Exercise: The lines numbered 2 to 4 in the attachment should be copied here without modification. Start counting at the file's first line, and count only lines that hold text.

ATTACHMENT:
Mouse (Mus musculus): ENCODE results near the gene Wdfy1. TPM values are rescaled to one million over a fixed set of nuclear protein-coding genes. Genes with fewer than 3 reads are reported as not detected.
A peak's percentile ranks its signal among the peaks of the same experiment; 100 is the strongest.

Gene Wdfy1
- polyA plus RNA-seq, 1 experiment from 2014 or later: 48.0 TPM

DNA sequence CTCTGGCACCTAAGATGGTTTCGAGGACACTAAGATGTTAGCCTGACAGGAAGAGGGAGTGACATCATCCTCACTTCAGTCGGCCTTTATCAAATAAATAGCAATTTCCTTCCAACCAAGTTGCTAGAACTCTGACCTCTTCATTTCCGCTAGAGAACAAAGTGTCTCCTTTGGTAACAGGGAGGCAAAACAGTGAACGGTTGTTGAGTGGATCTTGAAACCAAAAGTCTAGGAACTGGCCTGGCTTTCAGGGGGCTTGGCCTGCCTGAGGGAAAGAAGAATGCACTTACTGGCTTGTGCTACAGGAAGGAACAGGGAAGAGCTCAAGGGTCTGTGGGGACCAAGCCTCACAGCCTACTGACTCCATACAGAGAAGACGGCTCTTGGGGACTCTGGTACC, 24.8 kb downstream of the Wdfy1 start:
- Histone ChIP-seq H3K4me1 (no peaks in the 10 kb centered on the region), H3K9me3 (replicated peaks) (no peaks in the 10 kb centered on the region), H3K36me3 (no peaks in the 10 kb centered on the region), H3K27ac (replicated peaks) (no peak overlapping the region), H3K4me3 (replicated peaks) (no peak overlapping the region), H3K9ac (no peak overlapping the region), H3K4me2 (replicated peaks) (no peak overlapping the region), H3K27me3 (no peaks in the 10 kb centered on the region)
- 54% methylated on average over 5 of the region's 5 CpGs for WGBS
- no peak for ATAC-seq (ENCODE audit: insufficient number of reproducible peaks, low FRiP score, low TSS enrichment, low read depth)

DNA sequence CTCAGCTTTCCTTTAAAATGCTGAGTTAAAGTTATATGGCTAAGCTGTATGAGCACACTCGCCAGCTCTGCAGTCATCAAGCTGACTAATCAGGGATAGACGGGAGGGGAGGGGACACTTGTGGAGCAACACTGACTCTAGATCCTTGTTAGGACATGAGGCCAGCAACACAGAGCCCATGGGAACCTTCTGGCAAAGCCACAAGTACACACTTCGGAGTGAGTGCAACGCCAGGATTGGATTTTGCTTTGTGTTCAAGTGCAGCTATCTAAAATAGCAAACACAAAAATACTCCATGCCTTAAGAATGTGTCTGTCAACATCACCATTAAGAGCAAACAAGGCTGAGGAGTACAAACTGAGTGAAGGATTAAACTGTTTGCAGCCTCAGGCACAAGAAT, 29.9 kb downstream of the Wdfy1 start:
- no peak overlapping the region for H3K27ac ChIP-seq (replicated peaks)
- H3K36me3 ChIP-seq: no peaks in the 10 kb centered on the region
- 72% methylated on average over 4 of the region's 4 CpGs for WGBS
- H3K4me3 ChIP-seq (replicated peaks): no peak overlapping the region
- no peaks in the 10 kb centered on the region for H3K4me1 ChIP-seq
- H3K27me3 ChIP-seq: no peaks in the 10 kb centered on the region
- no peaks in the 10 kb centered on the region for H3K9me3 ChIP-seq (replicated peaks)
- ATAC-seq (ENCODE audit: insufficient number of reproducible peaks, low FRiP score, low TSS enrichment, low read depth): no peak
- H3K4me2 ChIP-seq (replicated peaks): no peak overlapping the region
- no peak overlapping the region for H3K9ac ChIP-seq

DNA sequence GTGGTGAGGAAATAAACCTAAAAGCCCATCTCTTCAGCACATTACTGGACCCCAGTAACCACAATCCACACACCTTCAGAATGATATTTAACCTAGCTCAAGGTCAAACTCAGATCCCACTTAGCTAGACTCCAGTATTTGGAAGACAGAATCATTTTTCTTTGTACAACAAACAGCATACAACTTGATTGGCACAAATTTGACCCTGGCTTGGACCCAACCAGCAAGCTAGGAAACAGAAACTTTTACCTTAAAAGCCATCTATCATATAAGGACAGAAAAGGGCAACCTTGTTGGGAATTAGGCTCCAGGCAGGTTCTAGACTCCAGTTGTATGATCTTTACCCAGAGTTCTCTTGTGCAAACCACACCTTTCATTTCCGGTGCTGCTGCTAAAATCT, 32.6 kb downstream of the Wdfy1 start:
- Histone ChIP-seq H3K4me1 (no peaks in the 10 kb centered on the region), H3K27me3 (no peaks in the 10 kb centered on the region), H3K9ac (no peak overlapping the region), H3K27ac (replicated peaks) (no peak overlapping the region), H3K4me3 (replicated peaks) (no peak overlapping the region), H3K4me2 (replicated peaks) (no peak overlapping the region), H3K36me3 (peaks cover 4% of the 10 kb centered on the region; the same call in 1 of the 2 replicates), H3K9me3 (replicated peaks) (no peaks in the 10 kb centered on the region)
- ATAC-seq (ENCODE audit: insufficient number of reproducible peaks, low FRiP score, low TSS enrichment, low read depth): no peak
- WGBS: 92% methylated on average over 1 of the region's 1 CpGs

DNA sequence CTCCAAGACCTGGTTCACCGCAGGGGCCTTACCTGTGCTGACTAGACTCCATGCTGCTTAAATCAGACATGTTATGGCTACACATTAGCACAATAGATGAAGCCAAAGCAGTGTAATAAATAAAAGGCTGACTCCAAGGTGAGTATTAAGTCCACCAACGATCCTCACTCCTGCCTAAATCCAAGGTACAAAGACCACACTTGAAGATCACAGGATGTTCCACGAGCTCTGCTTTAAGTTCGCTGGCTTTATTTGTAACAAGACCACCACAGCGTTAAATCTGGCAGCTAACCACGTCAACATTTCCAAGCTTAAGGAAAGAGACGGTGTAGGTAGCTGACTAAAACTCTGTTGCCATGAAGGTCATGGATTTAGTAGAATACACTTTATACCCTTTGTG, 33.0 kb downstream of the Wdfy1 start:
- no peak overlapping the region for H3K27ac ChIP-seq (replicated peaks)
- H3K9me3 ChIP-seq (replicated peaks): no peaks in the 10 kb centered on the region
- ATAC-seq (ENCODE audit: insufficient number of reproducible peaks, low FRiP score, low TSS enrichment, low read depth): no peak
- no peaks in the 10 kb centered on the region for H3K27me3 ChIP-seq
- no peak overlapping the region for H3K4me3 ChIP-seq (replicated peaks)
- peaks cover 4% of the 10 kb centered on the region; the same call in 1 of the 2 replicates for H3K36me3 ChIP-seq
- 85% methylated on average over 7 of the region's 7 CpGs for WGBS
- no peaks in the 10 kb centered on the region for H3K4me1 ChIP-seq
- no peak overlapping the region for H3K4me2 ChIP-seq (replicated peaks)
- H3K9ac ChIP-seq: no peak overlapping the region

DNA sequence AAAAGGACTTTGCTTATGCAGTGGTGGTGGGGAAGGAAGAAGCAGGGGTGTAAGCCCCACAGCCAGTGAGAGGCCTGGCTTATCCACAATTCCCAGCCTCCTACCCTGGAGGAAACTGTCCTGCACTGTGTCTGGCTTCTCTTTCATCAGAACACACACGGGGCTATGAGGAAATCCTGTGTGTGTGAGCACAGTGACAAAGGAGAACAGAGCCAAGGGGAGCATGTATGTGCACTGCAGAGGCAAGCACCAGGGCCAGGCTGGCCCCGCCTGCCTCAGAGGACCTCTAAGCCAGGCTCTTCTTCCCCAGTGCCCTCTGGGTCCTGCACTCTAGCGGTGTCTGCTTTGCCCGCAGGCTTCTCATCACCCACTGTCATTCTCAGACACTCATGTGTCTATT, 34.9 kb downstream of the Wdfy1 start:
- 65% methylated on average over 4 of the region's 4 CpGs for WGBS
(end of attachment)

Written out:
A peak's percentile ranks its signal among the peaks of the same experiment; 100 is the strongest.

Gene Wdfy1
- polyA plus RNA-seq, 1 experiment from 2014 or later: 48.0 TPM